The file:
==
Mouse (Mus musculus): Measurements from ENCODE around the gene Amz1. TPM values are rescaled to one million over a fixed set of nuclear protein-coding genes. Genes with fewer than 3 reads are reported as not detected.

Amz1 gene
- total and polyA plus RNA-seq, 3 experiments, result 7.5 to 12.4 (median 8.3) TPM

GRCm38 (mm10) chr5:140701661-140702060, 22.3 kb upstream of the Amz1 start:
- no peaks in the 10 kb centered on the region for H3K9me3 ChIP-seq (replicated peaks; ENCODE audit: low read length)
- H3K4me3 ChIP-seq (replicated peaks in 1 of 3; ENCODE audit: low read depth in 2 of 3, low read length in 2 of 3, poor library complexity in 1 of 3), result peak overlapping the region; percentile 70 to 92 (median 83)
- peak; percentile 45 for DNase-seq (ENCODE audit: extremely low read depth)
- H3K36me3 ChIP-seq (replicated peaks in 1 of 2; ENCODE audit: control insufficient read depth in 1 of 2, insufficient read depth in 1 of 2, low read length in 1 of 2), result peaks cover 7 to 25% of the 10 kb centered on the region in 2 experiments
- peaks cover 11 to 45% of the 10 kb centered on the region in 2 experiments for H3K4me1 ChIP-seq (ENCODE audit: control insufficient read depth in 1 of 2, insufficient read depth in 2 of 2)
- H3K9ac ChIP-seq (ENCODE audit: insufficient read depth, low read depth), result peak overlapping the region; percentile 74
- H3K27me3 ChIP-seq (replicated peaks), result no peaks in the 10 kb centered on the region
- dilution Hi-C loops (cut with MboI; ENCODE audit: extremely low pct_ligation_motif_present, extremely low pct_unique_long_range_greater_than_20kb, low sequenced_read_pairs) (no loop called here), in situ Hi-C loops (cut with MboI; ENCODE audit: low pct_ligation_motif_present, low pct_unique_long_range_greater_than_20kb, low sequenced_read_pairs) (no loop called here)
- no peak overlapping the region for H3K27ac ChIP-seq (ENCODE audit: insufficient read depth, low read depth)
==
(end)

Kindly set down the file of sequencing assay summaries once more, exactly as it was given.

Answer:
Mouse (Mus musculus): Measurements from ENCODE around the gene Amz1. TPM values are rescaled to one million over a fixed set of nuclear protein-coding genes. Genes with fewer than 3 reads are reported as not detected.

Amz1 gene
- total and polyA plus RNA-seq, 3 experiments, result 7.5 to 12.4 (median 8.3) TPM

GRCm38 (mm10) chr5:140701661-140702060, 22.3 kb upstream of the Amz1 start:
- no peaks in the 10 kb centered on the region for H3K9me3 ChIP-seq (replicated peaks; ENCODE audit: low read length)
- H3K4me3 ChIP-seq (replicated peaks in 1 of 3; ENCODE audit: low read depth in 2 of 3, low read length in 2 of 3, poor library complexity in 1 of 3), result peak overlapping the region; percentile 70 to 92 (median 83)
- peak; percentile 45 for DNase-seq (ENCODE audit: extremely low read depth)
- H3K36me3 ChIP-seq (replicated peaks in 1 of 2; ENCODE audit: control insufficient read depth in 1 of 2, insufficient read depth in 1 of 2, low read length in 1 of 2), result peaks cover 7 to 25% of the 10 kb centered on the region in 2 experiments
- peaks cover 11 to 45% of the 10 kb centered on the region in 2 experiments for H3K4me1 ChIP-seq (ENCODE audit: control insufficient read depth in 1 of 2, insufficient read depth in 2 of 2)
- H3K9ac ChIP-seq (ENCODE audit: insufficient read depth, low read depth), result peak overlapping the region; percentile 74
- H3K27me3 ChIP-seq (replicated peaks), result no peaks in the 10 kb centered on the region
- dilution Hi-C loops (cut with MboI; ENCODE audit: extremely low pct_ligation_motif_present, extremely low pct_unique_long_range_greater_than_20kb, low sequenced_read_pairs) (no loop called here), in situ Hi-C loops (cut with MboI; ENCODE audit: low pct_ligation_motif_present, low pct_unique_long_range_greater_than_20kb, low sequenced_read_pairs) (no loop called here)
- no peak overlapping the region for H3K27ac ChIP-seq (ENCODE audit: insufficient read depth, low read depth)